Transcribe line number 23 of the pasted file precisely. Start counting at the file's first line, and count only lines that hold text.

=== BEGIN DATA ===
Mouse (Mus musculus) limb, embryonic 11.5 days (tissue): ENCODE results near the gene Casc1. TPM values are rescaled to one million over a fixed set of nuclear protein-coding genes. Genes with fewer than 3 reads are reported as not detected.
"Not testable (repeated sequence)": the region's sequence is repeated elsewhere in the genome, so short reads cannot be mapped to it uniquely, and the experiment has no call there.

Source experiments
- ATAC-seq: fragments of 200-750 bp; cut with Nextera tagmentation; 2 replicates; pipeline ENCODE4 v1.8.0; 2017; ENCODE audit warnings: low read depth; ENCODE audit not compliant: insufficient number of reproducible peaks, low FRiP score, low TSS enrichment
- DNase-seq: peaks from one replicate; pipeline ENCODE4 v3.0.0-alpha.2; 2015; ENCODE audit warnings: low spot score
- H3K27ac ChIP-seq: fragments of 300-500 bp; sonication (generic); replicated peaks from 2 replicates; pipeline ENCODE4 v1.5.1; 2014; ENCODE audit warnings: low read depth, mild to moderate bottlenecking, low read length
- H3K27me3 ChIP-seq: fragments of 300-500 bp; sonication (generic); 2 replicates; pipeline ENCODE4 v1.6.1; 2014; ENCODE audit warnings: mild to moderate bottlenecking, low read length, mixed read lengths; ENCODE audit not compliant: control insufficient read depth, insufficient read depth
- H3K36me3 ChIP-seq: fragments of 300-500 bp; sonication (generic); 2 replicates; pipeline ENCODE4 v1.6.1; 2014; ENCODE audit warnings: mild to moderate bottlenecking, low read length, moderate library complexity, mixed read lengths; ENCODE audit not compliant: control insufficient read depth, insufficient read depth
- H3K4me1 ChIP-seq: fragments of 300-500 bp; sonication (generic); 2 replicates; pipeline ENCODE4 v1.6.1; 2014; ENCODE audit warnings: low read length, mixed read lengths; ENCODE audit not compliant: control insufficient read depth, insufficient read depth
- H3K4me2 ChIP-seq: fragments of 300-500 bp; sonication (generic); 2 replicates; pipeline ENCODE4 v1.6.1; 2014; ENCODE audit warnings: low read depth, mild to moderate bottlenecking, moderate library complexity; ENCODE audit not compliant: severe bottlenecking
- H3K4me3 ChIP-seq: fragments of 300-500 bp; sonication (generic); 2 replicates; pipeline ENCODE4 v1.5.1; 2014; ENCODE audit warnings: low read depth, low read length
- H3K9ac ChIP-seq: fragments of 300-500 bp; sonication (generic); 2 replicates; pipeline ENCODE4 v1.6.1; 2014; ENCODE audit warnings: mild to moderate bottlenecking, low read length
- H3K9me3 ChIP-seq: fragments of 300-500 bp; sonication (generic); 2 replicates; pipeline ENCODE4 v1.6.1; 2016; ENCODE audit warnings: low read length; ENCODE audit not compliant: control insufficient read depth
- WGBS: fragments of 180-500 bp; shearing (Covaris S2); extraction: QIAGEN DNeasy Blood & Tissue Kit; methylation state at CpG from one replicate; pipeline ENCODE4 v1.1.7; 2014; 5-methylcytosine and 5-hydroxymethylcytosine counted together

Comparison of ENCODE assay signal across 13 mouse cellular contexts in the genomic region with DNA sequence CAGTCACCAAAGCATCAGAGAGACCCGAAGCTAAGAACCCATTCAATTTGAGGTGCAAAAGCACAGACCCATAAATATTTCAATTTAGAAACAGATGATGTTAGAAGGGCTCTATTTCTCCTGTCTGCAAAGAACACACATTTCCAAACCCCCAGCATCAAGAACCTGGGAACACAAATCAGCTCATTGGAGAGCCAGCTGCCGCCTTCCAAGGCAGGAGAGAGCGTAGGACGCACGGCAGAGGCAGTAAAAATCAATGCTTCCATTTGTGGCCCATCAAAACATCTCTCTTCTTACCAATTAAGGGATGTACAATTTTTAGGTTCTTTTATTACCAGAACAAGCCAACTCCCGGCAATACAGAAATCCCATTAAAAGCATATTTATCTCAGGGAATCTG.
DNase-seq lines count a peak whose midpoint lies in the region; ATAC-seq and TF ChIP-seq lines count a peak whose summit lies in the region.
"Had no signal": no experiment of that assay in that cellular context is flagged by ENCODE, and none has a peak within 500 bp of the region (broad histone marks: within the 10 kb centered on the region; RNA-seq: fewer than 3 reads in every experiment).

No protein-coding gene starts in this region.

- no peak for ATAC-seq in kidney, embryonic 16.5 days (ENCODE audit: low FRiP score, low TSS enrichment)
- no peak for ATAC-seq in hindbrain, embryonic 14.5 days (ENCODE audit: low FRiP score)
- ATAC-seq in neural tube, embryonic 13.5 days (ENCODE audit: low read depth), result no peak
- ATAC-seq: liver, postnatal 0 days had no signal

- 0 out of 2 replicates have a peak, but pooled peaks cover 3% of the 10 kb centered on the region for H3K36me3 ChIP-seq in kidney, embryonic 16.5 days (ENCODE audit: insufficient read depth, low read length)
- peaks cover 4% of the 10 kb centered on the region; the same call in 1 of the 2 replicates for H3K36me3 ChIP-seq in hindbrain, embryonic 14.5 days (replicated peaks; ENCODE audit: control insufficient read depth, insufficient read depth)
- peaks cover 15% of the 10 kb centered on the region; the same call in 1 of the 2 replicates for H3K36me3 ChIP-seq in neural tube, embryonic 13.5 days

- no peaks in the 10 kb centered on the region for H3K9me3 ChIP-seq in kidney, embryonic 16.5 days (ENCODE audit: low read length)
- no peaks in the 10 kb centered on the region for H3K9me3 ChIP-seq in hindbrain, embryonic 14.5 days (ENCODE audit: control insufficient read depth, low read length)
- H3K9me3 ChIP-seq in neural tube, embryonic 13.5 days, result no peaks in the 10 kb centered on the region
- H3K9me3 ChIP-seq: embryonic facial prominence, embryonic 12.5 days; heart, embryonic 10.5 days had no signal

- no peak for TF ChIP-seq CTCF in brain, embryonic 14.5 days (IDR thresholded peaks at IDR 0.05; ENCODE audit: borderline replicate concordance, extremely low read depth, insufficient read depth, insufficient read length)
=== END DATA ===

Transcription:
- 0 out of 2 replicates have a peak, but pooled peaks cover 3% of the 10 kb centered on the region for H3K36me3 ChIP-seq in kidney, embryonic 16.5 days (ENCODE audit: insufficient read depth, low read length)